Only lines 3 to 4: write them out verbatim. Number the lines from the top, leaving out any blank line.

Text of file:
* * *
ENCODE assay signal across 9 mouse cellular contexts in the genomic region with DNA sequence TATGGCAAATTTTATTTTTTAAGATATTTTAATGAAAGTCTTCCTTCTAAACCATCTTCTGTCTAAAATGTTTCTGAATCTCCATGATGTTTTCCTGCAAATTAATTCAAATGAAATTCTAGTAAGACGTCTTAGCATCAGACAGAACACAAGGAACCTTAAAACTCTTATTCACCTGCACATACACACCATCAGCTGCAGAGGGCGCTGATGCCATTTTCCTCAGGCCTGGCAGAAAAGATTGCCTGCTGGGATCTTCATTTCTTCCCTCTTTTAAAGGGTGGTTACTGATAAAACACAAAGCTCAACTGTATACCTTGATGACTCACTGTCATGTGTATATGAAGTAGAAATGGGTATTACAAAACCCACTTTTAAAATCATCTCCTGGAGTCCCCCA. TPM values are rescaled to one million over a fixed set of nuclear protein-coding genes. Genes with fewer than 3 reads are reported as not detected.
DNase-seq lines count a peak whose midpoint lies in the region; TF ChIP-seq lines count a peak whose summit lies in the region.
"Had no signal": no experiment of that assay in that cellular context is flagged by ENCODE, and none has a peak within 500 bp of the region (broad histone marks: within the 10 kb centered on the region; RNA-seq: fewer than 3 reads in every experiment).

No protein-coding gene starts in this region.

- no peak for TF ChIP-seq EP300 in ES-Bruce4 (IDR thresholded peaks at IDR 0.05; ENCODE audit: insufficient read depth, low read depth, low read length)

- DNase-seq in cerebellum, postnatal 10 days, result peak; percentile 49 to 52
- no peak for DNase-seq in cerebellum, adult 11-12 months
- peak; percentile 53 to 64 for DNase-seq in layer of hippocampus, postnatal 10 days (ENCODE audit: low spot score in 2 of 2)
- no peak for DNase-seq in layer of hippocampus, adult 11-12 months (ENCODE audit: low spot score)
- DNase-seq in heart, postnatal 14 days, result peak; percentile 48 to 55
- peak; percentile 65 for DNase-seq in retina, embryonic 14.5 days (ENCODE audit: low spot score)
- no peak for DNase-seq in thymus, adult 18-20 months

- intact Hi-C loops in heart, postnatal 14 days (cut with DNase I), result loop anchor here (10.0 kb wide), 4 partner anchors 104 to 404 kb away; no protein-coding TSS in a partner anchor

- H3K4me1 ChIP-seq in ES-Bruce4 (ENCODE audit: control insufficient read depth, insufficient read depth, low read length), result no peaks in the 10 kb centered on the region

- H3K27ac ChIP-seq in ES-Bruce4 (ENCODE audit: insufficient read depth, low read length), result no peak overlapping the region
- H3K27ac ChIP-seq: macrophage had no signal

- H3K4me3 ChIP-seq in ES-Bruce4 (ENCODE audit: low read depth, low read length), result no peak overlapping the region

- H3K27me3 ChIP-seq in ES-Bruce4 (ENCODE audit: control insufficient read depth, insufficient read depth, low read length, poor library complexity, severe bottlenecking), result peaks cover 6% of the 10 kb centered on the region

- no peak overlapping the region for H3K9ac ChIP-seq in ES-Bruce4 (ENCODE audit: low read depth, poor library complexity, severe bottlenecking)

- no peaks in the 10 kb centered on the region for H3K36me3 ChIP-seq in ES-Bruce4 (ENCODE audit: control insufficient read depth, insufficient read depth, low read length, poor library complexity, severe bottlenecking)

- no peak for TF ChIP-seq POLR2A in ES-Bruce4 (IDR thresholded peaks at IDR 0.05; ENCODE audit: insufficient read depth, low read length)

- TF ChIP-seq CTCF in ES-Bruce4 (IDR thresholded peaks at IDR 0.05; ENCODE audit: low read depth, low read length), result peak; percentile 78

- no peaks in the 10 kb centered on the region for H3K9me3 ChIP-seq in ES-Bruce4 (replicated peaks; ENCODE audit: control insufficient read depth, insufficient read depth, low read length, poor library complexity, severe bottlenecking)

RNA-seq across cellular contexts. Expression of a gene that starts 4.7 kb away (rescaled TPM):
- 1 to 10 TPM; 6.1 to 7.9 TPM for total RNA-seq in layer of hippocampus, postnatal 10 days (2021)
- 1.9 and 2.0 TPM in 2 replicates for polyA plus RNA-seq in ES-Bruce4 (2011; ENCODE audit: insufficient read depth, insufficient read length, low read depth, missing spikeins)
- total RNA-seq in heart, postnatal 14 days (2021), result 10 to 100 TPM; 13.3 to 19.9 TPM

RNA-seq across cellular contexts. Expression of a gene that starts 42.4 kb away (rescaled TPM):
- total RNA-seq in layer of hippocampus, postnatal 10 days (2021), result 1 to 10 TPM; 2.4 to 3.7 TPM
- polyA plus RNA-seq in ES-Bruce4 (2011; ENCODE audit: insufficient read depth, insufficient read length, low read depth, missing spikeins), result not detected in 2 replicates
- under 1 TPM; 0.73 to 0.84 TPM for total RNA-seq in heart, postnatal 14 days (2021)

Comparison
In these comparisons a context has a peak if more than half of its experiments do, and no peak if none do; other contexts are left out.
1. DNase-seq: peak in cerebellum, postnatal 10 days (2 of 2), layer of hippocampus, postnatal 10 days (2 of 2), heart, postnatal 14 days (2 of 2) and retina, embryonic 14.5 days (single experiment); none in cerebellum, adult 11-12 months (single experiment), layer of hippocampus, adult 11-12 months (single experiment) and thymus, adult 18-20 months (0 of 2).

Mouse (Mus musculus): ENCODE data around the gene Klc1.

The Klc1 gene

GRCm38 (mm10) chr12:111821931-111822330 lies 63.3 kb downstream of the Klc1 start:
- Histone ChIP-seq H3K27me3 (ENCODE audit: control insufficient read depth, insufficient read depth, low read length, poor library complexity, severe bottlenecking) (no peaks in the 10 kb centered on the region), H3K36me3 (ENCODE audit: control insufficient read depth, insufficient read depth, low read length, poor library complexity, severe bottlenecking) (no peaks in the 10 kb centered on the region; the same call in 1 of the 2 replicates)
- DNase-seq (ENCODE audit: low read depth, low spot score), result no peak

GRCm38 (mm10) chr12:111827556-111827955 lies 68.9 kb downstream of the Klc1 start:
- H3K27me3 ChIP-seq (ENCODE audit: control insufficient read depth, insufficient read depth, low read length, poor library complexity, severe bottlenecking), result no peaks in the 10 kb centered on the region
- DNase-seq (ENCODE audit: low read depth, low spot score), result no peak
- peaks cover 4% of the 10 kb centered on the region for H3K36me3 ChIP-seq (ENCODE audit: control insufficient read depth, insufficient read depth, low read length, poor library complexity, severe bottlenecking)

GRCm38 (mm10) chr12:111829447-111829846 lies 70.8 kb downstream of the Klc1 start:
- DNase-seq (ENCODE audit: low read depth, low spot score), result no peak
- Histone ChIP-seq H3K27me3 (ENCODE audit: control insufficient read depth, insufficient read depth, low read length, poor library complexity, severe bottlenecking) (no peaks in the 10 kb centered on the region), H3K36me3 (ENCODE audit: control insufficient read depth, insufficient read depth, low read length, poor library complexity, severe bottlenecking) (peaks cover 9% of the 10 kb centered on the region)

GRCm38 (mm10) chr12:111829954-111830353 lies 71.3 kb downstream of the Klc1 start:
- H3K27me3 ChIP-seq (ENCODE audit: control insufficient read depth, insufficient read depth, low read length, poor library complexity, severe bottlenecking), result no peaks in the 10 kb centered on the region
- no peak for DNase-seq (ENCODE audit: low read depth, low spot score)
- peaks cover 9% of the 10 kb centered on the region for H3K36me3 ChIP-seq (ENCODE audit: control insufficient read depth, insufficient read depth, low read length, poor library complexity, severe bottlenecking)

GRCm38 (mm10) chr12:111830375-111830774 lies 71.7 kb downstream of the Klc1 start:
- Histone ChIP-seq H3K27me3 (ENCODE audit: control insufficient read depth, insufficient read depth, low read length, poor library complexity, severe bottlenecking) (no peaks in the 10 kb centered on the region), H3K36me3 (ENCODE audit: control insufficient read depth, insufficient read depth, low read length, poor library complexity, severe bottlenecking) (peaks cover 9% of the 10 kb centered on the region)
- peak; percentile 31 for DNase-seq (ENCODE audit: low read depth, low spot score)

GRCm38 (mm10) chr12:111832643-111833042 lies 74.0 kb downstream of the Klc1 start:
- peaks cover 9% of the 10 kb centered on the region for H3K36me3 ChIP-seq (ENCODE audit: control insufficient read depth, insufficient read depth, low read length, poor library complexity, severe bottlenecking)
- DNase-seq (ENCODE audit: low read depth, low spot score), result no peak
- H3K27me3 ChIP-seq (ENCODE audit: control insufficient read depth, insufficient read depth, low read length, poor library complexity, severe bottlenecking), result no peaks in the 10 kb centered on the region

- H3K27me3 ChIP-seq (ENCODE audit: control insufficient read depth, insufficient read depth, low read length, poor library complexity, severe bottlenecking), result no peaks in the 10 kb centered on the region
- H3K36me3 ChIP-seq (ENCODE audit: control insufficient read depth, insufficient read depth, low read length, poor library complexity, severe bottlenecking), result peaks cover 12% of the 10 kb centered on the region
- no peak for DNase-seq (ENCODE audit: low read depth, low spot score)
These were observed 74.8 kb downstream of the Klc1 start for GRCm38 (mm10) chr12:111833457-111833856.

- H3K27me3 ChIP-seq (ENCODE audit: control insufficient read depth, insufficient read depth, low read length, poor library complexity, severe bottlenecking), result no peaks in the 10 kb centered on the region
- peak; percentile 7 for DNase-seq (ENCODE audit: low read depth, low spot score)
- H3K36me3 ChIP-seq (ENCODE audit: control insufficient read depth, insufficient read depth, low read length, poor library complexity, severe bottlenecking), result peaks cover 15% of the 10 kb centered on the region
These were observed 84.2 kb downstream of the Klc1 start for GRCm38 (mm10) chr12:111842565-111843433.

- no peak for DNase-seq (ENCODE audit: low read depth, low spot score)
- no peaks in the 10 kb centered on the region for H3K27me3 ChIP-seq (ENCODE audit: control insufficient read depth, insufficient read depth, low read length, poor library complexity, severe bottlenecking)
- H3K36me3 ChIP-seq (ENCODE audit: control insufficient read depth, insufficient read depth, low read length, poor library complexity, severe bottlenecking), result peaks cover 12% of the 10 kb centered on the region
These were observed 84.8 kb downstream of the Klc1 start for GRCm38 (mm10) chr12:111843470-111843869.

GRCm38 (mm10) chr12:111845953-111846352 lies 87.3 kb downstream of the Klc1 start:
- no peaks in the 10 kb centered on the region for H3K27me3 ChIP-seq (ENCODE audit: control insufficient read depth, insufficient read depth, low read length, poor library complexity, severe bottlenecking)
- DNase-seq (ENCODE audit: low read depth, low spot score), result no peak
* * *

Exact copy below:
"Had no signal": no experiment of that assay in that cellular context is flagged by ENCODE, and none has a peak within 500 bp of the region (broad histone marks: within the 10 kb centered on the region; RNA-seq: fewer than 3 reads in every experiment).

No protein-coding gene starts in this region.